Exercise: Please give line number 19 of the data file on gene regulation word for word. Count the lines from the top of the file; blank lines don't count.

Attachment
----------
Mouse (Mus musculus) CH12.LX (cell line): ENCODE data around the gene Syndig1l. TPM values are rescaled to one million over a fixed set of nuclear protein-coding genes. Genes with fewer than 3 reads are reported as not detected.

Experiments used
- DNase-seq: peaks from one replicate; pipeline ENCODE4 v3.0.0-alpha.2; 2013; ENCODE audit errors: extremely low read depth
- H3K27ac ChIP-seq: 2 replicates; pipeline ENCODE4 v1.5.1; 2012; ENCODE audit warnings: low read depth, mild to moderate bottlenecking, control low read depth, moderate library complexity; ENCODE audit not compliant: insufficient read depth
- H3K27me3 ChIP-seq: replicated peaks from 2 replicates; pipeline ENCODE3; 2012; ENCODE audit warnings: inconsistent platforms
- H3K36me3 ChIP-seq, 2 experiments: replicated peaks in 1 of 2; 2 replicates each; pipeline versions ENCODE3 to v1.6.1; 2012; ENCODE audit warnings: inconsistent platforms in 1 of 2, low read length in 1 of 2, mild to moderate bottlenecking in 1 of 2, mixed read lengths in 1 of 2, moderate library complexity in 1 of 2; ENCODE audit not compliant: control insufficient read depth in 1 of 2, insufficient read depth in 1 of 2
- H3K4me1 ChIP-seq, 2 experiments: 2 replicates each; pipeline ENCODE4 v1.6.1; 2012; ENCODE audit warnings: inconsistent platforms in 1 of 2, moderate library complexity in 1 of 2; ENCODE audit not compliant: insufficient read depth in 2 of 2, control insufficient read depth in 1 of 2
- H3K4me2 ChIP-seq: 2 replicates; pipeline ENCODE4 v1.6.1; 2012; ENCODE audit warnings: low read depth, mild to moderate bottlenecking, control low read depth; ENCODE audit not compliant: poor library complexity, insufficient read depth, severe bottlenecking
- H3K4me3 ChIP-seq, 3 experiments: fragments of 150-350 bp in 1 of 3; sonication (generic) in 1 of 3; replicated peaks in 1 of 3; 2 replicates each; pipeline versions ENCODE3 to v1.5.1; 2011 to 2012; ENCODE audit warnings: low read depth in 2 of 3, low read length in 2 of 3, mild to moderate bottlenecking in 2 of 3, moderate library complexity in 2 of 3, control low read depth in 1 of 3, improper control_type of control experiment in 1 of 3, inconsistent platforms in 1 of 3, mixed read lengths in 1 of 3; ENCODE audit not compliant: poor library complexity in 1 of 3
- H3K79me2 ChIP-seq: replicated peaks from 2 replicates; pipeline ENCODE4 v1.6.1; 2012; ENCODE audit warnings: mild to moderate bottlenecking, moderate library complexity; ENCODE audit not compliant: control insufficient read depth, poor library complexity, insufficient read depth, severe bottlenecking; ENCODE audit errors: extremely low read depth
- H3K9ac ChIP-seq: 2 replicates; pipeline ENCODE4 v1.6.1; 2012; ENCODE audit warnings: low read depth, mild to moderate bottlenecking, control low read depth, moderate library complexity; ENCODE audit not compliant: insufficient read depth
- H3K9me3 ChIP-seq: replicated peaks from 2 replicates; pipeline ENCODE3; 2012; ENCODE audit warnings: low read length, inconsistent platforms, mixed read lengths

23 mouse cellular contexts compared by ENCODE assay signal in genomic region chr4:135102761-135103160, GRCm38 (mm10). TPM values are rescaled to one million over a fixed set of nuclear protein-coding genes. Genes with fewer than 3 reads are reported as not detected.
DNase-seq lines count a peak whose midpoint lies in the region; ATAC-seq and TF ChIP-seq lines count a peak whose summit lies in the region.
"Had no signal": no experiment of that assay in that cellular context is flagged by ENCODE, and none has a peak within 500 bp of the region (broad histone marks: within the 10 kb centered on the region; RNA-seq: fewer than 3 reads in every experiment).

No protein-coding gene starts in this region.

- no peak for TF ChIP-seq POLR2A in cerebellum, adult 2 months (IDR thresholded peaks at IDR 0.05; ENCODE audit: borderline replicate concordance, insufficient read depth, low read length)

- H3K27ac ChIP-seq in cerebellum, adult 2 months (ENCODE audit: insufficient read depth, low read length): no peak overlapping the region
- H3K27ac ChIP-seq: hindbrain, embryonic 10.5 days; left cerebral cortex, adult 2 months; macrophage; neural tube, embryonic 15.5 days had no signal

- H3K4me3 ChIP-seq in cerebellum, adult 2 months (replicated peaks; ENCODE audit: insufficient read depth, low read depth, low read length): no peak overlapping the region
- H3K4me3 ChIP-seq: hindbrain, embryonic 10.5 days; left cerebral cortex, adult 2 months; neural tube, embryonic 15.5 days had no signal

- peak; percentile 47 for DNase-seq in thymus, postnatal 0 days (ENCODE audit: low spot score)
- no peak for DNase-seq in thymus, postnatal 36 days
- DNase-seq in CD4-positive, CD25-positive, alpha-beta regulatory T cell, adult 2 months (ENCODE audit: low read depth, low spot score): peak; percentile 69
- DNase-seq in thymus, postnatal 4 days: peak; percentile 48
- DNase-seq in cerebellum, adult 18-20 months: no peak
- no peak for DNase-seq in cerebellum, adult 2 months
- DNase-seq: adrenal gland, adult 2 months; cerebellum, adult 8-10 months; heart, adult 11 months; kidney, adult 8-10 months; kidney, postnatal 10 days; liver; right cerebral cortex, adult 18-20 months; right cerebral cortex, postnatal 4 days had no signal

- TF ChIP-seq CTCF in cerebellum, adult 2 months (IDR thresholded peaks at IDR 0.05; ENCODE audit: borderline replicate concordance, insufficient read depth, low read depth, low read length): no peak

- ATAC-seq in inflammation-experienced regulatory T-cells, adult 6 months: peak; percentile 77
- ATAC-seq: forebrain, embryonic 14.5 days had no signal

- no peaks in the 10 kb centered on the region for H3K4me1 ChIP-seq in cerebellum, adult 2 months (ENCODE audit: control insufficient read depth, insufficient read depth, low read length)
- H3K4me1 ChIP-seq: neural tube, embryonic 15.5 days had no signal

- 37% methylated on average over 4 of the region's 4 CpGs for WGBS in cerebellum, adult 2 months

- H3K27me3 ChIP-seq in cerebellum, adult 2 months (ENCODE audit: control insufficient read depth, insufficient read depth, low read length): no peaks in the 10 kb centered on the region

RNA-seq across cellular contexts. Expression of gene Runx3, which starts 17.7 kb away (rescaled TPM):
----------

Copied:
- H3K27ac ChIP-seq: hindbrain, embryonic 10.5 days; left cerebral cortex, adult 2 months; macrophage; neural tube, embryonic 15.5 days had no signal